Gender, violence and vulnerability: Examining the politics of protection in the current refugee 'crisis'
Examining the ways in which gender has been used as a category of analysis in the current refugee 'crisis', and whether in effect international organisations, NGOs, and EU governments have really offered any protection to victims of gender violence For many years gender was not taken into account in asylum and refugee policies and legislation. More recently, following pressure from women’s groups, UNHCR, followed by various regional and national authorities, have introduced measures on protection of victims of gender-based violence into their asylum and refugee policies and legislation. However, as the experience of the current refugee 'crisis' illustrates, these policies are not always adequate in guaranteeing real protection to those who may be victims of this type of violence.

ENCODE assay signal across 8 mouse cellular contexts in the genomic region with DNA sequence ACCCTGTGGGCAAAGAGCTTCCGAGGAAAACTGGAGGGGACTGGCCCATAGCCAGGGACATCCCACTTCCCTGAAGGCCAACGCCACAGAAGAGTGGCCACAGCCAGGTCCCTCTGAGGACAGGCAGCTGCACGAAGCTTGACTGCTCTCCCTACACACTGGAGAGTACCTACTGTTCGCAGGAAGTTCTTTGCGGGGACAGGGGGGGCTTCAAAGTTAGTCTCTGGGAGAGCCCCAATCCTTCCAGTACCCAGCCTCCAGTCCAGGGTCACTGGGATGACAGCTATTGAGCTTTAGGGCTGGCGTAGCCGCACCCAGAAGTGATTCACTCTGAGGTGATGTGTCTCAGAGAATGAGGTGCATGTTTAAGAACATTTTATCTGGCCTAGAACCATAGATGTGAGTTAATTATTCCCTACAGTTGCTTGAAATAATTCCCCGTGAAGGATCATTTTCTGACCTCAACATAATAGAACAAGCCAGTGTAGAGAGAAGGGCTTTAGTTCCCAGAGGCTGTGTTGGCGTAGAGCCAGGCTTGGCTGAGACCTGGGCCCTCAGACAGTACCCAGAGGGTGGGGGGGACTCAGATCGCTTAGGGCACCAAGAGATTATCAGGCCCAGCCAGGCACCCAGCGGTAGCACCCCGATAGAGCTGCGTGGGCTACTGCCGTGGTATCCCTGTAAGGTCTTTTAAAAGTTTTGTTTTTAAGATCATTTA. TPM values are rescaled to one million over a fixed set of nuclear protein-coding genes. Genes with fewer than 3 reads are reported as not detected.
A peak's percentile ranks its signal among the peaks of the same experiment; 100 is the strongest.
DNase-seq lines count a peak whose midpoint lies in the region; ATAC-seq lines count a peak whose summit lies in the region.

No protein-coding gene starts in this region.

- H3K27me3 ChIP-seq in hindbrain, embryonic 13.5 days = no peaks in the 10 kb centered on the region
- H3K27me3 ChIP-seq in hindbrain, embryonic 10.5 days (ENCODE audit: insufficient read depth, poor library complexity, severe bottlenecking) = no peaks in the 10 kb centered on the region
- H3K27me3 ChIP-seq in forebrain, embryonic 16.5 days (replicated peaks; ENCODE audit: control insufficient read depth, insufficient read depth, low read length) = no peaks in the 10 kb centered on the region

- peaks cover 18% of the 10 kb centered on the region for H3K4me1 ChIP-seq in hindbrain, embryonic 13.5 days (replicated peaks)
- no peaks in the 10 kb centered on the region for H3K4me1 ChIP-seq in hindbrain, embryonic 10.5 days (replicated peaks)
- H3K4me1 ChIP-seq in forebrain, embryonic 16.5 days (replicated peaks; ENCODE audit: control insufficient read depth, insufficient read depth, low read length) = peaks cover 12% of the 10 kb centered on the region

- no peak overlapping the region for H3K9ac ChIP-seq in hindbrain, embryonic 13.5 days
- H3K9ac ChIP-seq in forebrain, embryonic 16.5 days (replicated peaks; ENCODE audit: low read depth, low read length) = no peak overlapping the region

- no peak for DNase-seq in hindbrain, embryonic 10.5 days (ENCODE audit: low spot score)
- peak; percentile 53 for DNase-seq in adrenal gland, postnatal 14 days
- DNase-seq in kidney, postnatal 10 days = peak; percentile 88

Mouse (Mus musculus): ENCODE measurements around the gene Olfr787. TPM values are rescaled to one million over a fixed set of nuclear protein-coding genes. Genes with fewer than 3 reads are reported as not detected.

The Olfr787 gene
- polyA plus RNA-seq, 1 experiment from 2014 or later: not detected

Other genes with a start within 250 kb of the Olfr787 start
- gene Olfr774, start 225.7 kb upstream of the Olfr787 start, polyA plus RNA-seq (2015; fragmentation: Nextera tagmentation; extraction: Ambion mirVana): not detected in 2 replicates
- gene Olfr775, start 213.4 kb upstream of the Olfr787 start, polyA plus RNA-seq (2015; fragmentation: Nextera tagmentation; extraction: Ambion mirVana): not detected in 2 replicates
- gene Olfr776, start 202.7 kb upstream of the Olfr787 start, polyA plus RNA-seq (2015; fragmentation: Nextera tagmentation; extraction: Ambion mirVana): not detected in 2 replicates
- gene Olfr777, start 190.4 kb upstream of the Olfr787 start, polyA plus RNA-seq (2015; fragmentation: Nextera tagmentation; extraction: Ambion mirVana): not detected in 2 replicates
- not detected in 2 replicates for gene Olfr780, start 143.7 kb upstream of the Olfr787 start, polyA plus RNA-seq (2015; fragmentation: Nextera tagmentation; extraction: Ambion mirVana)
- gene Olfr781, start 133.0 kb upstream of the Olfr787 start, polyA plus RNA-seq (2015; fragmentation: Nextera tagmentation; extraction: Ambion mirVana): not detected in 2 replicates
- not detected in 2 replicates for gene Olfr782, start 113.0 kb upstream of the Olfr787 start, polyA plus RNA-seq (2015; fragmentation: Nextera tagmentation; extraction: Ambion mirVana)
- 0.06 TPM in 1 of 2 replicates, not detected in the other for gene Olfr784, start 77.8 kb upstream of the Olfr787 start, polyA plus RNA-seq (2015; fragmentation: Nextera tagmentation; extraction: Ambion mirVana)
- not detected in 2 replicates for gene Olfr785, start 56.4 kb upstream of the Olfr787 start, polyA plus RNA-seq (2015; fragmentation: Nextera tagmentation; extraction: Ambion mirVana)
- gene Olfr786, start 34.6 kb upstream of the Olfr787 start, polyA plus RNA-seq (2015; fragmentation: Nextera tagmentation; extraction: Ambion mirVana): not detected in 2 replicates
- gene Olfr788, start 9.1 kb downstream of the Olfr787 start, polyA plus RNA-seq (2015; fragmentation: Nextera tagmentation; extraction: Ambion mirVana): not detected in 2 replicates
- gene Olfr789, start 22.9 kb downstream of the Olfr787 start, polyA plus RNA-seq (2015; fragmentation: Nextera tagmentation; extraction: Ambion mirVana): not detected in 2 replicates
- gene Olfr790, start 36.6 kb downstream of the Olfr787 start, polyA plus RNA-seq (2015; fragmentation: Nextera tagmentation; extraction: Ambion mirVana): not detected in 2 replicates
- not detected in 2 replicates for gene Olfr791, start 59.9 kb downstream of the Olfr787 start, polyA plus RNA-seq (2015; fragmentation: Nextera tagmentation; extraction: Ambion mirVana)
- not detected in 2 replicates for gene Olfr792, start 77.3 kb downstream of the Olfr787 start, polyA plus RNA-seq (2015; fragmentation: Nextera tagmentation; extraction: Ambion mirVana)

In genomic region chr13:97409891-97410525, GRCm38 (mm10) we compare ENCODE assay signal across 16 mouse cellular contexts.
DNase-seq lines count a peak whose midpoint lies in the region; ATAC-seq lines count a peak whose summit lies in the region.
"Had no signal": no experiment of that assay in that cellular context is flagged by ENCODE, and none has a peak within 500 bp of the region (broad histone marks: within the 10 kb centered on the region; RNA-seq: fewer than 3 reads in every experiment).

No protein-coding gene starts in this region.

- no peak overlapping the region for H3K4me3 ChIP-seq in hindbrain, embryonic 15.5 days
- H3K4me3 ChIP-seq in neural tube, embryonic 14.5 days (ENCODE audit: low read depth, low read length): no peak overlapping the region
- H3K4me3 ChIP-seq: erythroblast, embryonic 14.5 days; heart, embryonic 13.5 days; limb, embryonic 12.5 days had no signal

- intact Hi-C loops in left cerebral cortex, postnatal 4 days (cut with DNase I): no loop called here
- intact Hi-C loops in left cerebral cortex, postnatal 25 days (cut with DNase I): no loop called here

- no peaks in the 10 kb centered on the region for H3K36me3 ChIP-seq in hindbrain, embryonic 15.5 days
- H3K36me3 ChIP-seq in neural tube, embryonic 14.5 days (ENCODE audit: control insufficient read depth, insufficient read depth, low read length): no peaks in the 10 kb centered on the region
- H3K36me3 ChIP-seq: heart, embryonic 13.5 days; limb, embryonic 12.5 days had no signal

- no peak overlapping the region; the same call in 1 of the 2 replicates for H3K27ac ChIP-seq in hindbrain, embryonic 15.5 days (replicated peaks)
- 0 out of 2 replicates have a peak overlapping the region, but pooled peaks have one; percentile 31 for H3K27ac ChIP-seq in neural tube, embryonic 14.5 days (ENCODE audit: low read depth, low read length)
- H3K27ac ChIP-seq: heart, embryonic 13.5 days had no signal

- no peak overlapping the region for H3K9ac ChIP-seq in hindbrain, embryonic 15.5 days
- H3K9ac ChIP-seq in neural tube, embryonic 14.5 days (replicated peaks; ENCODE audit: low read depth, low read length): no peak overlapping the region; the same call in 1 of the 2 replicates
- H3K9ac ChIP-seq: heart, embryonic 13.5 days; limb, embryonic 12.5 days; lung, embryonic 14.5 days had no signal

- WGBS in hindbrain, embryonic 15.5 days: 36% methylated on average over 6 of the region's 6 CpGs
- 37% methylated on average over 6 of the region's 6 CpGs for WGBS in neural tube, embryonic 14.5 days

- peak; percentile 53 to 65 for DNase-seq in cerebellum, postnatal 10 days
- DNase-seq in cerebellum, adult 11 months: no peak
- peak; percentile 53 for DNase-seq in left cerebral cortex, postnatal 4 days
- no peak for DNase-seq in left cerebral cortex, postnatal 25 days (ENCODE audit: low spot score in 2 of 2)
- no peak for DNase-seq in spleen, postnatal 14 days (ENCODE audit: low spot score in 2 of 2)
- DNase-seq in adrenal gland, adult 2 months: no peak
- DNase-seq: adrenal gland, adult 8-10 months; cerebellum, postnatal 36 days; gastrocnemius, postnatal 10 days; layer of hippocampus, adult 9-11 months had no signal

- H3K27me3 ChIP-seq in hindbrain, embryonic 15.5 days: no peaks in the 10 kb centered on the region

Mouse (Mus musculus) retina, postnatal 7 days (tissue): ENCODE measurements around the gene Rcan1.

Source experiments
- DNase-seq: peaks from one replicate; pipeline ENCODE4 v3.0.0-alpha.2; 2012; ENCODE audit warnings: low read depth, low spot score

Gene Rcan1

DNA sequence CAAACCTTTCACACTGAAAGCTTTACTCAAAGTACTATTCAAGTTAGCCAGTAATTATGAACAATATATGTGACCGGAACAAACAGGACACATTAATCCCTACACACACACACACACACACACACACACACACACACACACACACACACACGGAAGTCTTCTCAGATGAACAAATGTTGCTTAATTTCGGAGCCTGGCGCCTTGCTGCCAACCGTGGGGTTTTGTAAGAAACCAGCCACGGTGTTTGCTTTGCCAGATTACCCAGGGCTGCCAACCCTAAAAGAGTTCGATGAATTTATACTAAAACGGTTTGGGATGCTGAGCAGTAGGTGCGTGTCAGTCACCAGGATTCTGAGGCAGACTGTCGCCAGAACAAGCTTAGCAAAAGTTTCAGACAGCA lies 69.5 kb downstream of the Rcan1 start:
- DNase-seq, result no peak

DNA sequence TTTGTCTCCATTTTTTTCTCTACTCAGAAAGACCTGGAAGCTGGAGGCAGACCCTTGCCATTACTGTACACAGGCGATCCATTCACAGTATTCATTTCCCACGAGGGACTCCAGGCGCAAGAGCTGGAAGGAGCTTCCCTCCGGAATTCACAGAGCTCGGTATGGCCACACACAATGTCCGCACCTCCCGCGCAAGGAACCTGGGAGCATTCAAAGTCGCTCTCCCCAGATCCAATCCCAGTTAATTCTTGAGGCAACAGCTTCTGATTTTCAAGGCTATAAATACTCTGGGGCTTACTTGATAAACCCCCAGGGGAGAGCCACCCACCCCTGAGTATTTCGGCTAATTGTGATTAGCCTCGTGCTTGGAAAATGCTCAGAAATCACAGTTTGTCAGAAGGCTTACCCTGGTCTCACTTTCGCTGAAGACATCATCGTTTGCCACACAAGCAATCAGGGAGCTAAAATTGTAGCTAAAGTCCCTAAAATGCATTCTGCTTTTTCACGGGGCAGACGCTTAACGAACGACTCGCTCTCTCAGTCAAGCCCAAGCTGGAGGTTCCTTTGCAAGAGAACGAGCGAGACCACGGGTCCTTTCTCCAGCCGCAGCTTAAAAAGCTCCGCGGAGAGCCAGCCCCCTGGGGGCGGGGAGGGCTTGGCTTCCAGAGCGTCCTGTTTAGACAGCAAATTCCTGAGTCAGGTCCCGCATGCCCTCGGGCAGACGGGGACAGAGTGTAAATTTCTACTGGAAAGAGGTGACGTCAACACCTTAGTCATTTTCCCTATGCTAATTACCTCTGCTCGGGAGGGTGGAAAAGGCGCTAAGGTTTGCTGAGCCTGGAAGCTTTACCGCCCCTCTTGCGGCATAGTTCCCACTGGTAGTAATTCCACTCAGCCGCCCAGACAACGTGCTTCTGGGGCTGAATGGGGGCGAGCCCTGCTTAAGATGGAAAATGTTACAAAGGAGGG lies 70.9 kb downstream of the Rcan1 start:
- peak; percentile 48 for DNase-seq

In this seminar I will examine the current 'crisis' from a gendered perspective, to discuss the ways in which gender has been used as a category of analysis, and to analyse whether in effect international organisations, NGOs, and EU governments have really offered any protection to victims of gender-violence. Moreover, I will discuss the ways in which the use of categories of 'vulnerability' may not in fact offer real protection to these refugees, but may instead act to fix categories of 'gender' and create dichotomies between male and female refugees which are not helpful to understanding the real experiences and needs of refugees.